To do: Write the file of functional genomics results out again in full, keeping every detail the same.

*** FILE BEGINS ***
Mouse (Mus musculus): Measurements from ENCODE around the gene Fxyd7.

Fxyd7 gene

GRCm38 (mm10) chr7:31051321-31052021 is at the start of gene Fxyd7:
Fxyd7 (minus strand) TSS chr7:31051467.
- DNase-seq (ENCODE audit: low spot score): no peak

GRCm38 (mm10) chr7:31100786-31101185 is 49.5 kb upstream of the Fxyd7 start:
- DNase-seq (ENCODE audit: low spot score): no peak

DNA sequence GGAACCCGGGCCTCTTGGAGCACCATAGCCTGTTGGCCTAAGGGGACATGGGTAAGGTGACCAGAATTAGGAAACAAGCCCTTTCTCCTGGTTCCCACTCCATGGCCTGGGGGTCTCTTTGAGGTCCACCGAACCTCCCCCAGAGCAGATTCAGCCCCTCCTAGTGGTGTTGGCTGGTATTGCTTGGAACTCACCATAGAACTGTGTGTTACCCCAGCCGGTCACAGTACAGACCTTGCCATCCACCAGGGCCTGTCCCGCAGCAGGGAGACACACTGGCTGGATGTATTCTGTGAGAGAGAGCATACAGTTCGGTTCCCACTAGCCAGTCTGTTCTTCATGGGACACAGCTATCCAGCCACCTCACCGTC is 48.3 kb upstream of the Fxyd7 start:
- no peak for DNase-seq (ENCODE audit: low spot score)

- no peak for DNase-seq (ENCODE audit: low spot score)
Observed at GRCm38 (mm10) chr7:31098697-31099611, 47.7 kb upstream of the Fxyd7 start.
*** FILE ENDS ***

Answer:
Mouse (Mus musculus): Measurements from ENCODE around the gene Fxyd7.

Fxyd7 gene

GRCm38 (mm10) chr7:31051321-31052021 is at the start of gene Fxyd7:
Fxyd7 (minus strand) TSS chr7:31051467.
- DNase-seq (ENCODE audit: low spot score): no peak

GRCm38 (mm10) chr7:31100786-31101185 is 49.5 kb upstream of the Fxyd7 start:
- DNase-seq (ENCODE audit: low spot score): no peak

DNA sequence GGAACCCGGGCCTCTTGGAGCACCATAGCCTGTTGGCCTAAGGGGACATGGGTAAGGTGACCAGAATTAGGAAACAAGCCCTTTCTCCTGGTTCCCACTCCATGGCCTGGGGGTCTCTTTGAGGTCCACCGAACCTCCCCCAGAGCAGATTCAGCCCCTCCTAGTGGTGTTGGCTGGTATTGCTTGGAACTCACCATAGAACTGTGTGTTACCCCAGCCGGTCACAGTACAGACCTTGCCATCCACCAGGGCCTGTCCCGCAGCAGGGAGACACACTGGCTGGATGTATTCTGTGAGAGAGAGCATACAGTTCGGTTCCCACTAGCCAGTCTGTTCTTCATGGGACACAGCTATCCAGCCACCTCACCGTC is 48.3 kb upstream of the Fxyd7 start:
- no peak for DNase-seq (ENCODE audit: low spot score)

- no peak for DNase-seq (ENCODE audit: low spot score)
Observed at GRCm38 (mm10) chr7:31098697-31099611, 47.7 kb upstream of the Fxyd7 start.